them everlasting life; that is, He gives everlasting life
to all kinds (classes) of men. "All" is a relative
rather than an absolute term.
2. Objection. Although It is true
that God does desire that prayers be made on behalf of the
salvation of all kinds (classes) of people (cf. Rom. 9:24;
1Tim. 2:1-2, 4; Rev. 5:9; 7:9), this truth does not fit
the context here because of the final phrase, "specially
of those that believe."
INTERPRETATION (FREE GRACE SALVATION).
A. This is the correct interpretation. It
is found by making a thorough study of the term "Saviour"
(in both its noun and verb forms1)
in the context of the chapter, the epistle, the New Testament
and the Old Testament.2
The final phrase "specially of those that believe"
clearly Indicates that the term is here given a twofold application.
Of all men God is the Saviour, but of some men, namely, believers,
He is the Saviour in a deeper, more glorious sense than He is
This clearly implies
that when He Is called the Saviour of all men, this cannot mean
that He imparts to all everlasting life, as He does to believers.
The term "Saviour," then, must have a meaning which
we today generally do not immediately attach to it. And that
is exactly the cause of the difficulty. Often In the Old Testament,
the term meant "to deliver — (verbal form) or deliverer
(nominal form)" — both with reference to men and God (cf.
Judg. 3:9; II Kings 13:5; Neh. 9:27; Ps. 25:5; 106:21). Also,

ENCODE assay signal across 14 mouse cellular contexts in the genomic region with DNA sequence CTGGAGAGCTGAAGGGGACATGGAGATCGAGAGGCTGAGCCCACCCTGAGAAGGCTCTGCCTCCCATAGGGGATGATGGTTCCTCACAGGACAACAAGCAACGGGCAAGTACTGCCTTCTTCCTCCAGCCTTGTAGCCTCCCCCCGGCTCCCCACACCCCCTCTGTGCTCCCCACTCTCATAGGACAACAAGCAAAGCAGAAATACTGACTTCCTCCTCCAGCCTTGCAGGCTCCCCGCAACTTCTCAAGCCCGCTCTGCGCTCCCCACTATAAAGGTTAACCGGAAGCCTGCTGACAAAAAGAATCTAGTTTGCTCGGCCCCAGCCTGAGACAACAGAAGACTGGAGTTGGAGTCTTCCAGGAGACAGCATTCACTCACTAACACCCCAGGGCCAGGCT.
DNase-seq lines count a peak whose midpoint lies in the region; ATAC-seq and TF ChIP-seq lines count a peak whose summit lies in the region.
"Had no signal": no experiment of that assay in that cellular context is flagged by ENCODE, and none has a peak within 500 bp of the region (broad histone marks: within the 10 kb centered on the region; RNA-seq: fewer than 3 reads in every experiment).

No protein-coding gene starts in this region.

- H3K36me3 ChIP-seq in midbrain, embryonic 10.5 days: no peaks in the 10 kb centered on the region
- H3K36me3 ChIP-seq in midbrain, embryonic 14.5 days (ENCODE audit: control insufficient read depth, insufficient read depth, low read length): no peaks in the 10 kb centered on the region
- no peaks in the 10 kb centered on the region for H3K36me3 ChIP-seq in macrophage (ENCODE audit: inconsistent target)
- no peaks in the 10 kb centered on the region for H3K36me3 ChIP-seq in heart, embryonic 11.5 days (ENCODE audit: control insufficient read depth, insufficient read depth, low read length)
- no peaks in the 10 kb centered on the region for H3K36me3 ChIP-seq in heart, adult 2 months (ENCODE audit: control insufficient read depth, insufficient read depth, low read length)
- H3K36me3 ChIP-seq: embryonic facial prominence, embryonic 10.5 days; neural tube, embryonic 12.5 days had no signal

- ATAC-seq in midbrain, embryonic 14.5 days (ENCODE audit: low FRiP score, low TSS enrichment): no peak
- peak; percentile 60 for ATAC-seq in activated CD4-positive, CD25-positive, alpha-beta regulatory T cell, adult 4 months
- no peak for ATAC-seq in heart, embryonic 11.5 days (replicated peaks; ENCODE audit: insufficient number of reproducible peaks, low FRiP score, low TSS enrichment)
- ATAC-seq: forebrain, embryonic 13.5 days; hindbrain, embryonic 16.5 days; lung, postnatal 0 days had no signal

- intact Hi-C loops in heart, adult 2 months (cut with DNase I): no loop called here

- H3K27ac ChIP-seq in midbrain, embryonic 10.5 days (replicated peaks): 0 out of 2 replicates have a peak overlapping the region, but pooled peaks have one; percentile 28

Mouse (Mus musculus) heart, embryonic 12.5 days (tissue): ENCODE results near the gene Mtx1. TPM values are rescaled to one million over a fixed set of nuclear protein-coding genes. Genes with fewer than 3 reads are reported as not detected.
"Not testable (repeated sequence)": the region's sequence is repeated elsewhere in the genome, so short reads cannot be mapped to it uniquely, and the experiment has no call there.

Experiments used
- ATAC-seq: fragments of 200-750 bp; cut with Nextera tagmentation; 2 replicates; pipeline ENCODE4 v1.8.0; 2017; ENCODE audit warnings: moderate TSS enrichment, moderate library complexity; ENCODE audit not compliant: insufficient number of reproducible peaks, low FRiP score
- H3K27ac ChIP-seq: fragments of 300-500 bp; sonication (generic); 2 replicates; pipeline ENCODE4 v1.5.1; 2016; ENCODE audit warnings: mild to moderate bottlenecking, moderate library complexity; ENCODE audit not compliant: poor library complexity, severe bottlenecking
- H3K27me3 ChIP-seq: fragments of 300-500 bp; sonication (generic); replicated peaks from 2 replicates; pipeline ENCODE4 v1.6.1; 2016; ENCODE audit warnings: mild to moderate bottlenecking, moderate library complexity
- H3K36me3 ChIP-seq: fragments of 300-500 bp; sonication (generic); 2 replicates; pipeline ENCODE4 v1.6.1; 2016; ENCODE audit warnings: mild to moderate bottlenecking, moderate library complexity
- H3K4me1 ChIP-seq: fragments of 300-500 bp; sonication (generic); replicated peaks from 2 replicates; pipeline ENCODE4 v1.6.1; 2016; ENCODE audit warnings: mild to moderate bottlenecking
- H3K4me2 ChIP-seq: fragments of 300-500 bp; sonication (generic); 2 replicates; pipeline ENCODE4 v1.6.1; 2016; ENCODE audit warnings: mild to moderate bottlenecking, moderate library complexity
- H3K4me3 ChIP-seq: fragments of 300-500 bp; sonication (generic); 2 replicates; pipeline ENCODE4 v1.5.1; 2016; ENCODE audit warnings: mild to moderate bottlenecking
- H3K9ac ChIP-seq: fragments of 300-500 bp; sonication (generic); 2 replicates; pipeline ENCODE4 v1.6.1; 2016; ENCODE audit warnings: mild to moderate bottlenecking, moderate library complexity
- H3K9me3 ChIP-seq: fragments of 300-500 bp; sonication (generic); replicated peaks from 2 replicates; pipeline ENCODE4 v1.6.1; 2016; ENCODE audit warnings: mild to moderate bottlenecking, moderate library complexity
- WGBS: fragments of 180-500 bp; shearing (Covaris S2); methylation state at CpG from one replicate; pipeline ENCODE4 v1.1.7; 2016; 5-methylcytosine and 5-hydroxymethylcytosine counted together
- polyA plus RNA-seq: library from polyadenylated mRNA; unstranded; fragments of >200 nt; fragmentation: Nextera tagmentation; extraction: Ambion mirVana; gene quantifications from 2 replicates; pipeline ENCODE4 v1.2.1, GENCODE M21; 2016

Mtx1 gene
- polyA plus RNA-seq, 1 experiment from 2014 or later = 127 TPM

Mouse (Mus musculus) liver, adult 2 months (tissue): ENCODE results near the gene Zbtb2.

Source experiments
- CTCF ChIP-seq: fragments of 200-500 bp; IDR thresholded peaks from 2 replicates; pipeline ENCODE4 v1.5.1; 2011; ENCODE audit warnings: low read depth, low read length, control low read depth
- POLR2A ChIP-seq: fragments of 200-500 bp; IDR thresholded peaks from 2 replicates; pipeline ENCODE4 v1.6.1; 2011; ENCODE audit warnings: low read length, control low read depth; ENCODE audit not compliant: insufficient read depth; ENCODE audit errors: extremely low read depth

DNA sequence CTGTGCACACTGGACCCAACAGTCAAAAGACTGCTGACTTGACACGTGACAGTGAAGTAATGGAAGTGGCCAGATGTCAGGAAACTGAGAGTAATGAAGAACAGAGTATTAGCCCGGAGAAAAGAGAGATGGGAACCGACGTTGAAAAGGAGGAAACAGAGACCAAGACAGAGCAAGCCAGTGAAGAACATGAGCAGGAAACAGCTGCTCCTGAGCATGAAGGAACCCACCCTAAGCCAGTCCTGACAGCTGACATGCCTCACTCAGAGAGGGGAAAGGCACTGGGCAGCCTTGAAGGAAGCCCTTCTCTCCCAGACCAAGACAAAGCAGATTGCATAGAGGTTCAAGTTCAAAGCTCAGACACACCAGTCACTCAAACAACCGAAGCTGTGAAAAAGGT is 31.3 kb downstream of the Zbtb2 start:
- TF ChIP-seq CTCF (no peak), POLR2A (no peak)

in the New Testament, reference is made to the Old Testament
where God delivered Israel from the oppression of Pharaoh for
He had been the Saviour of all, but specially those who believed.
With the latter, and with them alone, He was "well pleased"
(I Cor. 10:5). All leave Egypt; not all enter Canaan."
POINT: In both the Old and New Testaments the term "Saviour"
is often used to speak of God's providential preservation or
deliverance which extends to all men without exception. (Cf.
Ps. 36:6; 145:9; Matt. 5:45; Luke 6:35; Acts 17:25, 28.) Moreover,
God also causes His gospel of salvation to be earnestly proclaimed
to all men without distinction; that is, to men from every race
and nation (Matt. 28:19). Truly the kindness (providence or
common grace) of God extends to all. But even the circle of
those to whom the message of salvation is proclaimed is wider
than those who receive it by a true saving faith.
B. Conclusion. A paraphrase of what Paul
is teaching in I Timothy 4:10 is this: "We have our hope
set on the living God, and in this hope we shall not be disappointed,
for not only is He a kind God, hence the Saviour (i.e., preserver
or deliverer in a providential, non-soteriological sense) of
all men, showering blessings upon them, but He is, in a very
special sense, the Saviour (in a soteriological sense) of those
who by faith embrace Him and His promise, for to them He imparts
salvation, everlasting life in all its fulness.
THE LIVING GOD IS THE PROVIDENTIAL
PRESERVER OF ALL MEN; BUT HE IS ESPECIALLY SO FOR BELIEVERS,
FOR HE NOT ONLY PHYSlCALLY AND TEMPORALLY DELIVERS THEM, BUT
HE ALSO SPIRITUALLY AND ETERNALLY SAVES THEM.
1The verb form of
"Saviour" is used in I Timothy 4:16. Unless salvation
is by works and not by grace, it must be translated "preserve"
or "deliver" in verse 16. And this makes sense in context.
For Paul is saying to Timothy: "Take heed unto thyself, and
unto thy doctrine; continue in them: for in doing this thou shalt
save thyself (i.e., preserve or deliver thyself from those who depart
from the faith and teach false doctrine as described in the first
part of the chapter), and them that hear thee." Furthermore,
the term "living God" is used elsewhere in conjunction
with His providence (cf. Acts 14.15).
is taken from a tract written by Dr. Gary D. Long, The
Salvation of All Men, Grace Abounding
Ministries, 1977. pp 7-9.